07/03/2019 by BBC Radio 4
Melvyn Bragg and guests discuss the impact on the British Isles of William Cecil, 1st Baron Burghley, the most poweful man in the court of Elizabeth I. He was both praised and attacked for his flexibility, adapting to the reigns of Protestant and Catholic monarchs and, under Elizabeth, his goal was to make England strong, stable and secure from attack from its neighbours. He sought control over Ireland and persuaded Elizabeth that Mary Queen of Scots must die, yet often counselled peace rather than war in the interests of prosperity.
Professor of the History of the Church at the University of Oxford
Professor of Early Modern British History at the University of Oxford
Fellow of Clare College, University of Cambridge
Producer: Simon Tillotson
Listen Date: 2019-04-30
- Another British history episode where I listen along in mild common-man-like bemusement while wondering if this is even notable. Those sort of episodes seem to have shot up in 2018 and 2019.
- I think In Our Time had an episode within the last year on Mary Queen of Scots but I can’t remember a thing. I was getting vague flashbacks during this episode to the trial of Mary’s, especially the French royal family linkage, but couldn’t remember anything. Update: it was a 2017 episode, so before I started taking notes, so maybe I shouldn’t be that worried.
- The background of the man and his poor boy done good story was possibly more interesting than his specific accomplishments. But as specific accomplishments go, the overall impression I got – not being terribly interested in the minutiae of British history – was of how he built himself into the consummate politician, being a step ahead of everybody, and also how he got a little carried away in his own paranoia. Fictional analogues are Vetinari but also Moffat’s Mycroft.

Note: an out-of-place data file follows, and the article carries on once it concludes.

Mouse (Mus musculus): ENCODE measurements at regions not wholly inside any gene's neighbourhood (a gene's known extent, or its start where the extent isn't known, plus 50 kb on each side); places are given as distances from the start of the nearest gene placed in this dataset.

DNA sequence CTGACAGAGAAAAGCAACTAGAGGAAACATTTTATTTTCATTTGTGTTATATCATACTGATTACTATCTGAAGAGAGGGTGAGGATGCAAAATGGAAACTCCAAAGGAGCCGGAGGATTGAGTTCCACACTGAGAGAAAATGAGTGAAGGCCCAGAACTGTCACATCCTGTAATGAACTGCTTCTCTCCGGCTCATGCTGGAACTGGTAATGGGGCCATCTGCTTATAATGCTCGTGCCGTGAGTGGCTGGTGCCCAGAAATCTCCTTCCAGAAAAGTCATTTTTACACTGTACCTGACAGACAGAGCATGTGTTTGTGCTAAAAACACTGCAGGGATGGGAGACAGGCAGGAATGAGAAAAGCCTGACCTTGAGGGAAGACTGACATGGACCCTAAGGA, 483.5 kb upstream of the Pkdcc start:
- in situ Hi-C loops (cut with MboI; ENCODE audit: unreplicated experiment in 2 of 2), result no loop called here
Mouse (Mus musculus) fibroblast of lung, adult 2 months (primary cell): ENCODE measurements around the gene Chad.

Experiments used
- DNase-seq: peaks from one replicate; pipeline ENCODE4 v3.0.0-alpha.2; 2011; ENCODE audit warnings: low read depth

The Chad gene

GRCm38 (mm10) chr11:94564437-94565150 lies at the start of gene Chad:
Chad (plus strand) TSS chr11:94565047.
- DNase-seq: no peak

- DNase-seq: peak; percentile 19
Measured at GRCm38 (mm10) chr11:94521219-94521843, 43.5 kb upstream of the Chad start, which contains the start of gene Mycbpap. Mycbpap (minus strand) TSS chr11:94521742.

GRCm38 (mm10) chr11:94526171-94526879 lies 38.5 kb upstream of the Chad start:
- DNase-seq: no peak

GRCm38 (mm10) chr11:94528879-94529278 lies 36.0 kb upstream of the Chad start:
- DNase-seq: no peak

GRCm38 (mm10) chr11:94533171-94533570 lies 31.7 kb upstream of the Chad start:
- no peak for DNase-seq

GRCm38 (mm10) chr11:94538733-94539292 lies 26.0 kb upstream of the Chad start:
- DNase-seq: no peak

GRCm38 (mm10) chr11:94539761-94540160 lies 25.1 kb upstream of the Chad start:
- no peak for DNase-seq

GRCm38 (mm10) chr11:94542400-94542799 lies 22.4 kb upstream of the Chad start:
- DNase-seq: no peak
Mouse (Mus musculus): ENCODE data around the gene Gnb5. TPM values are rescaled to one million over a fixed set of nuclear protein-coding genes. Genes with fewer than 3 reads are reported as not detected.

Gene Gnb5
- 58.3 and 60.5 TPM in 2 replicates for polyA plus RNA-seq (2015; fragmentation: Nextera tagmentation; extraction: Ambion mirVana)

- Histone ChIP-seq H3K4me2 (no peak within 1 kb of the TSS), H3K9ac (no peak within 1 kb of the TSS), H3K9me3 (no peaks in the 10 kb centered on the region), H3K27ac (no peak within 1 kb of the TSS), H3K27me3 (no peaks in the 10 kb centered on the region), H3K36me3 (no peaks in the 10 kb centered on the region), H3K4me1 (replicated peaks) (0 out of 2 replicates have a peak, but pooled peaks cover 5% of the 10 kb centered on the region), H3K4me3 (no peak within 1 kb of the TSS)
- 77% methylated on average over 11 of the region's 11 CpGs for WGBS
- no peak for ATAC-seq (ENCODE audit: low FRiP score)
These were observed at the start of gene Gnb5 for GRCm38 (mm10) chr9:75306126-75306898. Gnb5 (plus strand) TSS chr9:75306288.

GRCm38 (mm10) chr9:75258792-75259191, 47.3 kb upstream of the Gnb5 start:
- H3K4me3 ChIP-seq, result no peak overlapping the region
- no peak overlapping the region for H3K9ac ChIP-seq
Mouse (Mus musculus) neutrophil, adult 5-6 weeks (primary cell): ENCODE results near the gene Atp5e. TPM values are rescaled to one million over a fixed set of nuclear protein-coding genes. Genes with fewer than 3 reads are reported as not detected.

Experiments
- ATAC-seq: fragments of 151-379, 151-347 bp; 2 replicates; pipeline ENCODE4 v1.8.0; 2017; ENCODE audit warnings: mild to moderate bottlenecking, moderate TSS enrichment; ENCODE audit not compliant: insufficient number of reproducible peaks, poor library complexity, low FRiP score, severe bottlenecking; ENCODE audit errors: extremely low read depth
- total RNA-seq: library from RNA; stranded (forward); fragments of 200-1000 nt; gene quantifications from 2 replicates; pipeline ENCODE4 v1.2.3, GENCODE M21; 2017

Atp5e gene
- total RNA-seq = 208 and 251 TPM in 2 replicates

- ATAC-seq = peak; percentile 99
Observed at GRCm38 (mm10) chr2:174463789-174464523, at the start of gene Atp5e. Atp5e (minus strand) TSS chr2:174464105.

- I kept remembering Wolf Hall (again, something where I’ve forgotten all the details) and towards the end it was mentioned that Cecil saw Cromwell as an inspiration. It led to a segue into how Cromwell and Cecil would both obsessively read and gather information, and how much of a revolutionary step that was in the 1500s. The story of Cecil’s commissioning, and then annotating, maps, was superb.
- The nice bit from the bonus section: that because there was so little political factionism at Queen Elizabeth’s court, the courtiers would have friendly competition over their houses and gardens and try to outdo each other in garden design; and that Cecil’s gardener invented the hothouse.
- Also an interesting bit on how Elizabeth and Mary almost agreed to settle the succession by themselves, but Cecil and others were so paranoid about France that they never allowed them to meet each other.